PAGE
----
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Rowland, Susan (2009)
Publisher: Jungian Society for Scholarly Studies
Languages: English
Types: Article
Subjects: BF, PN
The paper first considers the role of Jungian ideas in relation to academic disciplines and to literary studies in particular. Jung is a significant resource in negotiating developments in literary theory because of his characteristic treatment of the ‘other’. The paper then looks at The Lion, the Witch and the Wardrobe (1950) by C.S. Lewis whose own construction of archetypes is very close to Jung’s. By drawing upon new post-Jungian work from Jerome Bernstein’s Living in the Borderland (2005), the novel is revealed to be intimately concerned with narratives of trauma and of origin. Indeed, a Jungian and post-Jungian approach is able to situate the text both within nature and in the historical traumas of war as well as the personal traumas of subjectivity. Where Bernstein connects his work to the postcolonial ethos of the modern Navajo shaman, this new weaving of literary and cultural theory points to the residue of shamanism within the arts of the West. [From the Publisher]
  • The results below are discovered through our pilot algorithms. Let us know how we are doing!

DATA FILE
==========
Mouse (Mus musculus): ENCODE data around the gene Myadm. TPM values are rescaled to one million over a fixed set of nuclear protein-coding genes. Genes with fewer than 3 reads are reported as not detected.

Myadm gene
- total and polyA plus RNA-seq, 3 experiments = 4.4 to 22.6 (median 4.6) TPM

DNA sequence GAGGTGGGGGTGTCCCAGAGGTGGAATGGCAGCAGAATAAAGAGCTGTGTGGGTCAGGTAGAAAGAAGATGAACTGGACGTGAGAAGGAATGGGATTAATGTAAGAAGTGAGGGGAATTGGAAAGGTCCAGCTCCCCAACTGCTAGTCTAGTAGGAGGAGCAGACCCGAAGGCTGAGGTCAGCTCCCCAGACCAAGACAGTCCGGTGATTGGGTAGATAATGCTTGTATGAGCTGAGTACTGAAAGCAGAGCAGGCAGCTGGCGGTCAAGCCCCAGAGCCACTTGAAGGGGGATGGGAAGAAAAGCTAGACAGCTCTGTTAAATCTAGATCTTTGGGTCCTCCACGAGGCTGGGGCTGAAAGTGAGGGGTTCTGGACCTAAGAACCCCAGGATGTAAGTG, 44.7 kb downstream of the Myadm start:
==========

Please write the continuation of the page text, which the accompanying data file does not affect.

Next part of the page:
• Bernstein, Jerome. Living in the Borderland: The Evolution of Consciousness and the Challenge of Healing Trauma. London: Routledge, 2005. Print.
    • Caughey, Shanna, ed. Revisiting Narnia: Fantasy, Myth, and Religion in C. S. Lewis' Chronicles. Dallas, TX: BenBella, 2005. Print.
    • Jung, C. G. Collected Works of C. G. Jung. Ed. Sir Herbert Read et al. Trans. R. D. F. Hull. Bollingen Series 10. Princeton: Princeton UP, 1953-79. 20 vols. Print.
    • Lewis, C. S. The Horse and His Boy. London, UK: Geoffrey Bles, 1954. Print.
    • ---. The Lion, the Witch and the Wardrobe. London, UK: Geoffrey Bles, 1950. Print.
    • Narby, Jeremy. Intelligence in Nature: An Inquiry into Knowledge. New York: Jeremy P. Tarcher/Penguin, 2005. Print.
    • Romanyshyn, Robert D. “Anyway, why did it have to be the death of the poet?: The Orphic Root of Jungian Psychology.” Spring: A Journal of Archetype and Culture 71 (2004): 55-87. Print.
    • Rowland, Susan. Jung as a Writer. London: Routledge, 2005. Print.
    • Ward, Michael. Planet Narnia: The Seven Heavens in the Imagination of C. S. Lewis. Oxford: Oxford UP,Press, 2008. Print.
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